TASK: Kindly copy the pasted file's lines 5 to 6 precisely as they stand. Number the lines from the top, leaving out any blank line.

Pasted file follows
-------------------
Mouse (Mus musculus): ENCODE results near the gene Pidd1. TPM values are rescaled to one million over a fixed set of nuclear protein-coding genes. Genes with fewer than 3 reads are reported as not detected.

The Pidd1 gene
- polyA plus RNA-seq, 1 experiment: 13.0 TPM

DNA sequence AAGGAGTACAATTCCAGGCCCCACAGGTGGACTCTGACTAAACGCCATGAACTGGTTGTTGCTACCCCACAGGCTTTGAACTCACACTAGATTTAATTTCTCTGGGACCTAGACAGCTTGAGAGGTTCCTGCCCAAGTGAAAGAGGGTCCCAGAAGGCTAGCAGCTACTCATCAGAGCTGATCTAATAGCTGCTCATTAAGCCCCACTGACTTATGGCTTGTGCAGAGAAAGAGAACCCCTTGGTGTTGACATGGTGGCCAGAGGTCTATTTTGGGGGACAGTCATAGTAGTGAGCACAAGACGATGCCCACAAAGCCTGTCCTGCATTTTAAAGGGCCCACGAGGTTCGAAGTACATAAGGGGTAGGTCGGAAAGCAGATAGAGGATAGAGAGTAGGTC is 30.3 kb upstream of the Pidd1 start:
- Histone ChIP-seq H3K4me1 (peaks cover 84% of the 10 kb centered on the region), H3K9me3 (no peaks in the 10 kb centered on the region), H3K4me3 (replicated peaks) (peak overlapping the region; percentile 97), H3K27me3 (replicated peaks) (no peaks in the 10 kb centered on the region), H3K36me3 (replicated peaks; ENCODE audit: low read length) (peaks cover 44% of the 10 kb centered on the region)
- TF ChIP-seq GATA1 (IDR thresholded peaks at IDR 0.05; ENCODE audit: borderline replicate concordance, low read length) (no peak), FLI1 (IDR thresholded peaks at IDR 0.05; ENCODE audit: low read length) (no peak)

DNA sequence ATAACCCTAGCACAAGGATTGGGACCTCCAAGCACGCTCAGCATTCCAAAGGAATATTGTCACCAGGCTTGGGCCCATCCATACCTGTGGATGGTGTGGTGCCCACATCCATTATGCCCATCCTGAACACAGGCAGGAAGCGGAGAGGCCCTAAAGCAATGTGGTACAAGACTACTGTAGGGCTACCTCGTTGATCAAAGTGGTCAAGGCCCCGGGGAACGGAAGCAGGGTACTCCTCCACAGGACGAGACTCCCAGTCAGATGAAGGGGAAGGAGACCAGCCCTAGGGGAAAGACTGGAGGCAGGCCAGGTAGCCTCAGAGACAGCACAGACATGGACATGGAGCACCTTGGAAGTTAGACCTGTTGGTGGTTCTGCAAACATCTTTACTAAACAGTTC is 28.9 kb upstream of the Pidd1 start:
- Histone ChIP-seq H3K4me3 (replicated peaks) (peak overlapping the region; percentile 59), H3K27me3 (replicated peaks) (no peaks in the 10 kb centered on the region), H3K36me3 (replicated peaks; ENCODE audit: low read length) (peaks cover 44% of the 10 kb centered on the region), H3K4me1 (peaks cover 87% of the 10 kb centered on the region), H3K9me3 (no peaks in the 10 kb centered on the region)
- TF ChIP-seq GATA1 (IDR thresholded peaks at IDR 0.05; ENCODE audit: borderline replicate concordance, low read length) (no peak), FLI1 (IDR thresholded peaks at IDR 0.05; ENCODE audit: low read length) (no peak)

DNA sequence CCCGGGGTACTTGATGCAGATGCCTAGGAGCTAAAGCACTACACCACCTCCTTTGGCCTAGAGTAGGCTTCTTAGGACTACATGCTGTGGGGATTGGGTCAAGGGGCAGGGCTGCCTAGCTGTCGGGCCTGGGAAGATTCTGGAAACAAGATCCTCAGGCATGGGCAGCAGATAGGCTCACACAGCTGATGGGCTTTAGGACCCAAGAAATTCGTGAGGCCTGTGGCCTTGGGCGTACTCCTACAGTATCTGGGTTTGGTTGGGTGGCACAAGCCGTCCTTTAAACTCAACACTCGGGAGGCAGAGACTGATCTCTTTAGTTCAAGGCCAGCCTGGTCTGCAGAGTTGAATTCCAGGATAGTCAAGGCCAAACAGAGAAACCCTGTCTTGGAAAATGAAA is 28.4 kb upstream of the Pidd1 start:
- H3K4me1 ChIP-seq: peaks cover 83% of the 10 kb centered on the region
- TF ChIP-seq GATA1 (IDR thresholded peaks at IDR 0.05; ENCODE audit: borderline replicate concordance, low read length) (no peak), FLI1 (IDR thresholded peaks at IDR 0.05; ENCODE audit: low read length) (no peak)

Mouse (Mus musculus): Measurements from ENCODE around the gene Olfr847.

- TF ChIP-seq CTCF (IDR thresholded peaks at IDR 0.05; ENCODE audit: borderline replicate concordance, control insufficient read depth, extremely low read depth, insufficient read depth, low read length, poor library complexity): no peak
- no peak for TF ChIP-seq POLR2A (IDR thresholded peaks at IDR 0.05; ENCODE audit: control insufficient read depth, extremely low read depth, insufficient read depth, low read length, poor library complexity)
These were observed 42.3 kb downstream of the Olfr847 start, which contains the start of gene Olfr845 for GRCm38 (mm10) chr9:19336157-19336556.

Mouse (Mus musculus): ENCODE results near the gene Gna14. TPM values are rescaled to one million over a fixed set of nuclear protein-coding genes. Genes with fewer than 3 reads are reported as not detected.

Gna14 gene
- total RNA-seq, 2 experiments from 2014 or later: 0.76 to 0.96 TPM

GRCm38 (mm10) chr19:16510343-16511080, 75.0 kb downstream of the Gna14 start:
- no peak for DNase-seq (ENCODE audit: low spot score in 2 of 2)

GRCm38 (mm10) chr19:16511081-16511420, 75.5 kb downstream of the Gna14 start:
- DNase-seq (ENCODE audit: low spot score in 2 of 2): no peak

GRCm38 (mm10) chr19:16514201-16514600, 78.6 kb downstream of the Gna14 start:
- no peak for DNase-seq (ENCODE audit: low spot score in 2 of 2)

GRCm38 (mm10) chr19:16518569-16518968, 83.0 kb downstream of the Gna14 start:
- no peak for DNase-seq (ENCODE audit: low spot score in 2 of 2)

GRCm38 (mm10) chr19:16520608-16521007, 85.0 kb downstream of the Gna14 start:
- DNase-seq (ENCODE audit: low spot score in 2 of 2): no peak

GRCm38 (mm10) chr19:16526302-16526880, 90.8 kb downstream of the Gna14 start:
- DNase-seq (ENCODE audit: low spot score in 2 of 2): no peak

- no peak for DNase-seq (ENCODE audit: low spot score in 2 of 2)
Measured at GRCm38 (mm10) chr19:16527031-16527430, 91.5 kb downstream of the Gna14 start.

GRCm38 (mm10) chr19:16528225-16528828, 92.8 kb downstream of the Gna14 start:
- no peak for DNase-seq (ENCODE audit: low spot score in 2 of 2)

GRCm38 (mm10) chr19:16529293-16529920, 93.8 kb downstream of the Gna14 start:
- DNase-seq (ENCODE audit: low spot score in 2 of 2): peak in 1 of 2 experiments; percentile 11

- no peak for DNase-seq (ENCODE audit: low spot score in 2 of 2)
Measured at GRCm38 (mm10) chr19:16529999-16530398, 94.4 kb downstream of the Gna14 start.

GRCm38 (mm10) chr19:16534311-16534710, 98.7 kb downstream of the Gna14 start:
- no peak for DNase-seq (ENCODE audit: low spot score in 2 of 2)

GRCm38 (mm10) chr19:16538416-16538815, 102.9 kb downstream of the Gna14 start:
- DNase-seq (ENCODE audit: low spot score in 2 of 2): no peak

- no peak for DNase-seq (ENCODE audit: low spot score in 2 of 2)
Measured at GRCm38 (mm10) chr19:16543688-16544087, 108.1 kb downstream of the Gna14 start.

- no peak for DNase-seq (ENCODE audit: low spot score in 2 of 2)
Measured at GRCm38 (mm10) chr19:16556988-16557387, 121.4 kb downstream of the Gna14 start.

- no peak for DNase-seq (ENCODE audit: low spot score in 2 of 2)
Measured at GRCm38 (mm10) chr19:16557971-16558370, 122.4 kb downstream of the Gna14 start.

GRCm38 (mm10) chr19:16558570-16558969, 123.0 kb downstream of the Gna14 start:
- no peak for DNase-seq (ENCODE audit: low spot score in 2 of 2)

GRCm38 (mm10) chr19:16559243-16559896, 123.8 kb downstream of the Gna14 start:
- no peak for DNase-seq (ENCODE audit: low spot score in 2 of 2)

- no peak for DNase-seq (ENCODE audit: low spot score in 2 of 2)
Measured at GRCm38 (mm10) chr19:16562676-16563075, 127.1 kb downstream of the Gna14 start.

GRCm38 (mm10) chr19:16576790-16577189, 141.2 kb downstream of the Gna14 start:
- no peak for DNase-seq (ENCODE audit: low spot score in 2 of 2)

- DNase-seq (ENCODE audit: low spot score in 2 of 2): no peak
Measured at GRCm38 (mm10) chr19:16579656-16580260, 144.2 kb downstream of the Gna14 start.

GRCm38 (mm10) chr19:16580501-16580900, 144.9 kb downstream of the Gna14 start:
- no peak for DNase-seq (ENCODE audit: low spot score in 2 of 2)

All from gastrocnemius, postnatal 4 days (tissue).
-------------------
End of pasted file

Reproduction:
- Histone ChIP-seq H3K4me1 (peaks cover 84% of the 10 kb centered on the region), H3K9me3 (no peaks in the 10 kb centered on the region), H3K4me3 (replicated peaks) (peak overlapping the region; percentile 97), H3K27me3 (replicated peaks) (no peaks in the 10 kb centered on the region), H3K36me3 (replicated peaks; ENCODE audit: low read length) (peaks cover 44% of the 10 kb centered on the region)
- TF ChIP-seq GATA1 (IDR thresholded peaks at IDR 0.05; ENCODE audit: borderline replicate concordance, low read length) (no peak), FLI1 (IDR thresholded peaks at IDR 0.05; ENCODE audit: low read length) (no peak)